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Today, I want to share a story from TPG reader Arik, who paid extra to get a flight benefit he didn’t need. Here’s what he had to say:
I recently booked a Delta flight and paid for a Main Cabin ticket. I don’t have Delta status and decided this was a better option than Basic Economy so I could avoid sitting in the middle. However, after booking the flight I looked at the seating chart and realized the plane only has two seats on either side. All the seats are window or aisle and I don’t have a preference between the two, so in this situation Basic Economy would have been fine.
I should have just booked the cheaper fare since I would still earn miles, I just wouldn’t be eligible for an upgrade (if I had status) or be able to choose my seat. In the future I’ll be sure to check the layout to see whether there’s a middle seat. Thanks, and I hope this helps other travelers!
Basic economy fares cost less, but they come laden with restrictions on seat selection, baggage allowance, ticket changes and more. That tradeoff may be worthwhile for price-conscious passengers who pack light and don’t care where they sit; as with any fare, the key is to know precisely what you’re getting (and not getting). Arik didn’t need the trimmings of a Main Cabin fare, and the flight experience in basic economy is the same if you have no shot at getting upgraded, so in his case it would have made sense to buy the cheaper ticket. Basic economy is also more palatable if you have a co-branded airline credit card, since your card benefits may compensate for those not included in your fare.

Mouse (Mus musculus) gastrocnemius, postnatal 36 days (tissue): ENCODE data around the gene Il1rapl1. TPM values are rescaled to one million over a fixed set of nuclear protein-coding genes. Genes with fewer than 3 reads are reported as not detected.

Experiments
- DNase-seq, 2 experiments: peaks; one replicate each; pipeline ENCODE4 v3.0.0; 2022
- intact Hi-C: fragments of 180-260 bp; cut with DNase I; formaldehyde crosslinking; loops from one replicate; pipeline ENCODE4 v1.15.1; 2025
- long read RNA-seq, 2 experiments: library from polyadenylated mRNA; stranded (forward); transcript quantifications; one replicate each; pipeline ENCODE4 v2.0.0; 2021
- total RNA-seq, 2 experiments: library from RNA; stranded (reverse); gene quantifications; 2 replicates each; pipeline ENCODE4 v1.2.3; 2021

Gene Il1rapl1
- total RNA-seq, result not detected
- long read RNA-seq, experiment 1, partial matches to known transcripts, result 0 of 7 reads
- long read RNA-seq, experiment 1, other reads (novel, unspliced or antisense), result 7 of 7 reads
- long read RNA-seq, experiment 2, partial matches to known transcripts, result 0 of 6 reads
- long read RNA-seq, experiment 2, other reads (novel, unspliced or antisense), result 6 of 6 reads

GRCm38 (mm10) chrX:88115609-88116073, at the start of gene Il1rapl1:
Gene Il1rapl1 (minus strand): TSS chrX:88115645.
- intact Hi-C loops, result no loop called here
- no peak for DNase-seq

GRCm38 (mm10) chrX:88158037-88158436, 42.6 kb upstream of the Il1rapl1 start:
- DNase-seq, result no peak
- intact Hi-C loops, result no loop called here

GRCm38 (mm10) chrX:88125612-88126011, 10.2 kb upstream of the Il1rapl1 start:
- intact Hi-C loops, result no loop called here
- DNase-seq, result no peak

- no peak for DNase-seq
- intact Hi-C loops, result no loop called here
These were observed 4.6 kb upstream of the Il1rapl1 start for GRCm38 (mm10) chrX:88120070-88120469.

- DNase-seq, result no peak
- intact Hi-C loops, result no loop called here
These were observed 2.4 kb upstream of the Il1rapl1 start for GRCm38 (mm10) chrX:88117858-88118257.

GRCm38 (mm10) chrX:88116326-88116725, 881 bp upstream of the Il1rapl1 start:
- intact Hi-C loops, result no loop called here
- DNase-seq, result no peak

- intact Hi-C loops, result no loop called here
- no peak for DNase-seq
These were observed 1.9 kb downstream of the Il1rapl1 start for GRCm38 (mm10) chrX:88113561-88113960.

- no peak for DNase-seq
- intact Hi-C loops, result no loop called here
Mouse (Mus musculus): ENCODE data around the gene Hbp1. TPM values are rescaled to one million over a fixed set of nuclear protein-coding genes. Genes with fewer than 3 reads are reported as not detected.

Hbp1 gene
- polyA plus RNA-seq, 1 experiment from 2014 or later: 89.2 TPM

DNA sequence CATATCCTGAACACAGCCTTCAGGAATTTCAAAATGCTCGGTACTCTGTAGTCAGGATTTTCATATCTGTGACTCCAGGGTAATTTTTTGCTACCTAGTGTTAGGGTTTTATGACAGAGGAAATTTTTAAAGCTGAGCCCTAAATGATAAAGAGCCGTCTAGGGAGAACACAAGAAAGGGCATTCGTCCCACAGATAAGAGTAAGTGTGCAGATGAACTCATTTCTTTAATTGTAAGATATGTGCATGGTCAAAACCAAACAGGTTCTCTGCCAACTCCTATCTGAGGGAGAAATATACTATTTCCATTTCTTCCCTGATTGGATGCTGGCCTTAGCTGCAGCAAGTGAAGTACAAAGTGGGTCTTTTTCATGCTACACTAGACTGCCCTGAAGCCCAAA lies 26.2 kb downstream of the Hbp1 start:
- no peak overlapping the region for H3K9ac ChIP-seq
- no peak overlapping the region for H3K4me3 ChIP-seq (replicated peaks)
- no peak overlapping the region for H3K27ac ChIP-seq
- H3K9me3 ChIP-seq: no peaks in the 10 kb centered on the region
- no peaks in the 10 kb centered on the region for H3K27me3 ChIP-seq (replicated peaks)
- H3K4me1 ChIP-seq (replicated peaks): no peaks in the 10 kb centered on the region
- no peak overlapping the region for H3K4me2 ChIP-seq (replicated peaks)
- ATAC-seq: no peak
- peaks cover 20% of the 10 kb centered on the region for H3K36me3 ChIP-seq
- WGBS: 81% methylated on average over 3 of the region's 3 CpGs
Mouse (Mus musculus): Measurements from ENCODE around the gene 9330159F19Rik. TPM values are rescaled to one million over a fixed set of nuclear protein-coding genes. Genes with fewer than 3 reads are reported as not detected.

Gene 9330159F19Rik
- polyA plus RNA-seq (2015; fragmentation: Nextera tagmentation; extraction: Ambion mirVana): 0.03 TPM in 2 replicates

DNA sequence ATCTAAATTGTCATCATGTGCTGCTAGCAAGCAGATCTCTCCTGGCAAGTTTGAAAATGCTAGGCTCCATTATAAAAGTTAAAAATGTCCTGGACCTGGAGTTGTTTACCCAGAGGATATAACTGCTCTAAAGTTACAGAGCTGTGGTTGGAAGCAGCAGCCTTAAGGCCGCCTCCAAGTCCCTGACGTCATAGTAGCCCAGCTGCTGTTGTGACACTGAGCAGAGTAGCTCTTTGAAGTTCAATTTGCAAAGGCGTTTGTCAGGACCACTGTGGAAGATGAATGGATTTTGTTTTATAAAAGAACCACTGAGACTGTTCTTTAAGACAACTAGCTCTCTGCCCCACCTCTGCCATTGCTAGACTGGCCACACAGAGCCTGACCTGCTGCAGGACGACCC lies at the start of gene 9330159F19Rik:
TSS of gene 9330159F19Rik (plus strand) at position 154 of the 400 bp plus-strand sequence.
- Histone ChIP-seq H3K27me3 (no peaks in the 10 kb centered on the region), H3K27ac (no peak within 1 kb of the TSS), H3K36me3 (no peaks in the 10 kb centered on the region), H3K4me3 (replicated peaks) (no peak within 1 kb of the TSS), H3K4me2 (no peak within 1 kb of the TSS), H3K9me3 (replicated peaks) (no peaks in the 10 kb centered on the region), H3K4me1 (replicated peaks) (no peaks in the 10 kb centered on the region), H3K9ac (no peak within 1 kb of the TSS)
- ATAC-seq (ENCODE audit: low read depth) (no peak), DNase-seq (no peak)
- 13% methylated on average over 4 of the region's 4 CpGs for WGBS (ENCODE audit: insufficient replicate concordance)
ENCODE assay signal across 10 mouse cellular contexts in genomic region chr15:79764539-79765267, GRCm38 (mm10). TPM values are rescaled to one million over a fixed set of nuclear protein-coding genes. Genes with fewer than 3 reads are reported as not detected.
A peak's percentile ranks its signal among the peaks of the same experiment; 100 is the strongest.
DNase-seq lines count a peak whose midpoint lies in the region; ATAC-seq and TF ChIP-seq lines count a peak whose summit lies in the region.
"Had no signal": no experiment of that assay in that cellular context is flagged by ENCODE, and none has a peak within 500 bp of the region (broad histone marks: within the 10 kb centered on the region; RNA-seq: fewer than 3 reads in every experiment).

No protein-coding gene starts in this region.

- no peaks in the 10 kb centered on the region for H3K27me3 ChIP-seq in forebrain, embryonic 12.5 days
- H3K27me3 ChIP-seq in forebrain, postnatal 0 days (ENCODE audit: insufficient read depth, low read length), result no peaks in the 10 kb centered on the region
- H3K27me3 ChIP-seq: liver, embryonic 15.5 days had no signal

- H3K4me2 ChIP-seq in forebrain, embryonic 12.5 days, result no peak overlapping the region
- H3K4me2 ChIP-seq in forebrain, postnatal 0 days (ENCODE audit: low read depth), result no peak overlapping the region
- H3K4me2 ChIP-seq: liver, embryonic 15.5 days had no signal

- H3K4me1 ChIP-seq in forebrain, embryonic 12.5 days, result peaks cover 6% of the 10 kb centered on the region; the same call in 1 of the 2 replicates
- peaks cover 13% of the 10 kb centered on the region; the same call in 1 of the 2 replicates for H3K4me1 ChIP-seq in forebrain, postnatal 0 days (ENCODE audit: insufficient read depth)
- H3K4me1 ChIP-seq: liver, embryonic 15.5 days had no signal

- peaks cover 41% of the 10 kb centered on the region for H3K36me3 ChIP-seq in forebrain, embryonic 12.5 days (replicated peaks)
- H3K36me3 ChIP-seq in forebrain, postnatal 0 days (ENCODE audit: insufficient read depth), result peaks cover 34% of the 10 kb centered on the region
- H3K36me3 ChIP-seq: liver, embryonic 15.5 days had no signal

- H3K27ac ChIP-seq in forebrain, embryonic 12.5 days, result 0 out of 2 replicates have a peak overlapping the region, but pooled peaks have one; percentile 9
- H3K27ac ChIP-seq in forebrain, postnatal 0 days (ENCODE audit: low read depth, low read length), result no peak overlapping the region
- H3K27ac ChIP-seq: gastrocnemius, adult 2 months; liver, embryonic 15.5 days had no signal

As a general rule, I recommend checking your aircraft layout and in-flight amenities before you buy a ticket. That will help you avoid mistakes like this one, and may also help you steer clear of seats with undesirable features (like limited recline or proximity to lavatories). You can view equipment and seating options during the checkout process, and visit Seatguru for photos and specifications of individual seats. The information there is sometimes outdated, but overall still helpful. If you want the full scoop, track down a flight review for even more details about what you can expect onboard.
I appreciate this story, and I hope it can help other readers avoid making the same mistake. To thank Arik for sharing his experience (and for allowing me to post it online), I’m sending him a $200 airline gift card to enjoy on future travels, and I’d like to do the same for you. Please email your own travel mistake stories to firstname.lastname@example.org, and put “Reader Mistake Story” in the subject line. Tell us how things went wrong, and (where applicable) how you made them right. Offer any wisdom you gained from the experience, and explain what the rest of us can do to avoid the same pitfalls.
Feel free to also submit your best travel success stories. If your story is published in either case, I’ll send you a gift to jump-start your next adventure. I look forward to hearing from you, and until then, I wish you a safe and mistake-free journey!
Know before you go.
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